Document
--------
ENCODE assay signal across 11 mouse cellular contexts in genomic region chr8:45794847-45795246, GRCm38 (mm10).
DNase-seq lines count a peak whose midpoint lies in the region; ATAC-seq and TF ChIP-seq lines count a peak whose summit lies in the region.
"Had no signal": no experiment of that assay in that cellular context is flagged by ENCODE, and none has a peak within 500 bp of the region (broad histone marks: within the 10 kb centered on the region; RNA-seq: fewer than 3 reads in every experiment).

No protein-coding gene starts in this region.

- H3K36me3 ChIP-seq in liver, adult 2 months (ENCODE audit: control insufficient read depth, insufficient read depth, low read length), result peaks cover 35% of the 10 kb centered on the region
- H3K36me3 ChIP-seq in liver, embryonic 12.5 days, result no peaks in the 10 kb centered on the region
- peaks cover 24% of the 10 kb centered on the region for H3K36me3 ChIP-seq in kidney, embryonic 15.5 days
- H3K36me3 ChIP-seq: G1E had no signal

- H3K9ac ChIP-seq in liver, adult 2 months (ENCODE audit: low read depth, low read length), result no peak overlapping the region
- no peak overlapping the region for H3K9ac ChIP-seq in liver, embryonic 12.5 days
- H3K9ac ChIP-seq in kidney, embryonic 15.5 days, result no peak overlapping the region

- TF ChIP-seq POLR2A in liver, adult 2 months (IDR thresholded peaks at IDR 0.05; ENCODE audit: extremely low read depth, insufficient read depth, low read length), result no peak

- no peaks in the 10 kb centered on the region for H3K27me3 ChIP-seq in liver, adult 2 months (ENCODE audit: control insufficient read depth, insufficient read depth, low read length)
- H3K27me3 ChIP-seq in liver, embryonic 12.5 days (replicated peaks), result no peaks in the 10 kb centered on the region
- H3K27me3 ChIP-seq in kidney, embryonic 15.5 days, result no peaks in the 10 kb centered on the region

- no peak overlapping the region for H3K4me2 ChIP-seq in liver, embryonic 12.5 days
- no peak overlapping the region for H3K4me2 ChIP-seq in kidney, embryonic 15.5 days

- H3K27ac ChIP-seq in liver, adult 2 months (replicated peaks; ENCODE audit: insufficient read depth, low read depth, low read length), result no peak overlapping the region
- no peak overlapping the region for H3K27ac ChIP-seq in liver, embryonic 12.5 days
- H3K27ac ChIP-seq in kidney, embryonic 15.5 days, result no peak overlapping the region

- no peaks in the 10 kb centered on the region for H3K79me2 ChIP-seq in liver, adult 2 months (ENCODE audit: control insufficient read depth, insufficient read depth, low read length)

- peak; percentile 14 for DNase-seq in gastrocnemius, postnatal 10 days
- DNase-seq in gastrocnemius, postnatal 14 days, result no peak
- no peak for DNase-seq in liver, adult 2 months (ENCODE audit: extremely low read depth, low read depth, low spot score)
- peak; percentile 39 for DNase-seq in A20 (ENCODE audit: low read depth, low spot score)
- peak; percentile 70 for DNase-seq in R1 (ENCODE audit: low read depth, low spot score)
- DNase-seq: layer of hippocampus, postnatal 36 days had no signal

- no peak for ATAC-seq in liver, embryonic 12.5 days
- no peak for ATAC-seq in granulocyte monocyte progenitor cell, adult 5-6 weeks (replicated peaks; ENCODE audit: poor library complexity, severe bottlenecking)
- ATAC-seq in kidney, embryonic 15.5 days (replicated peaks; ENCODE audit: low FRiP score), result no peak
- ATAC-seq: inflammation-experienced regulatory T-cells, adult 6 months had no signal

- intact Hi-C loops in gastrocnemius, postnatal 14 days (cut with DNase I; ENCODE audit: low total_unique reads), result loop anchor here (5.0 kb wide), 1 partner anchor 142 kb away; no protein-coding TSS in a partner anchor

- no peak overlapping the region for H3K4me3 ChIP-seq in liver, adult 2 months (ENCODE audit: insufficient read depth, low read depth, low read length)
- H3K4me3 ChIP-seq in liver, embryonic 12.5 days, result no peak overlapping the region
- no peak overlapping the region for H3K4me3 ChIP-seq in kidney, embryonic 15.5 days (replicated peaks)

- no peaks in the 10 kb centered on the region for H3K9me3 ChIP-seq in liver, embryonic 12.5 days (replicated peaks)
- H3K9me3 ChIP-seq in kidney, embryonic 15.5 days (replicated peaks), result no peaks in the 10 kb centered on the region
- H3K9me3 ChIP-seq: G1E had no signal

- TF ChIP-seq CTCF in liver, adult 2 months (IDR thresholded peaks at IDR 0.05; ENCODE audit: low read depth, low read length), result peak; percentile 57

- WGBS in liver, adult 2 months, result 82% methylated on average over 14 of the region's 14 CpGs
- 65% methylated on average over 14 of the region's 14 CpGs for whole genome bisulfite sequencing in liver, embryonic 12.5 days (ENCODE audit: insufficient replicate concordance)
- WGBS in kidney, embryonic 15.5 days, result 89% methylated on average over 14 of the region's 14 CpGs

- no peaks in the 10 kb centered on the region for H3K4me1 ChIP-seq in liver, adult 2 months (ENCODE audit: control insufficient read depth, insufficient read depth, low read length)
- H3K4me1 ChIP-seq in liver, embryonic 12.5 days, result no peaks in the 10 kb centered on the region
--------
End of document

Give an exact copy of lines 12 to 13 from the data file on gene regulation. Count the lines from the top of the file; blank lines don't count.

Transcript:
- TF ChIP-seq POLR2A in liver, adult 2 months (IDR thresholded peaks at IDR 0.05; ENCODE audit: extremely low read depth, insufficient read depth, low read length), result no peak

- no peaks in the 10 kb centered on the region for H3K27me3 ChIP-seq in liver, adult 2 months (ENCODE audit: control insufficient read depth, insufficient read depth, low read length)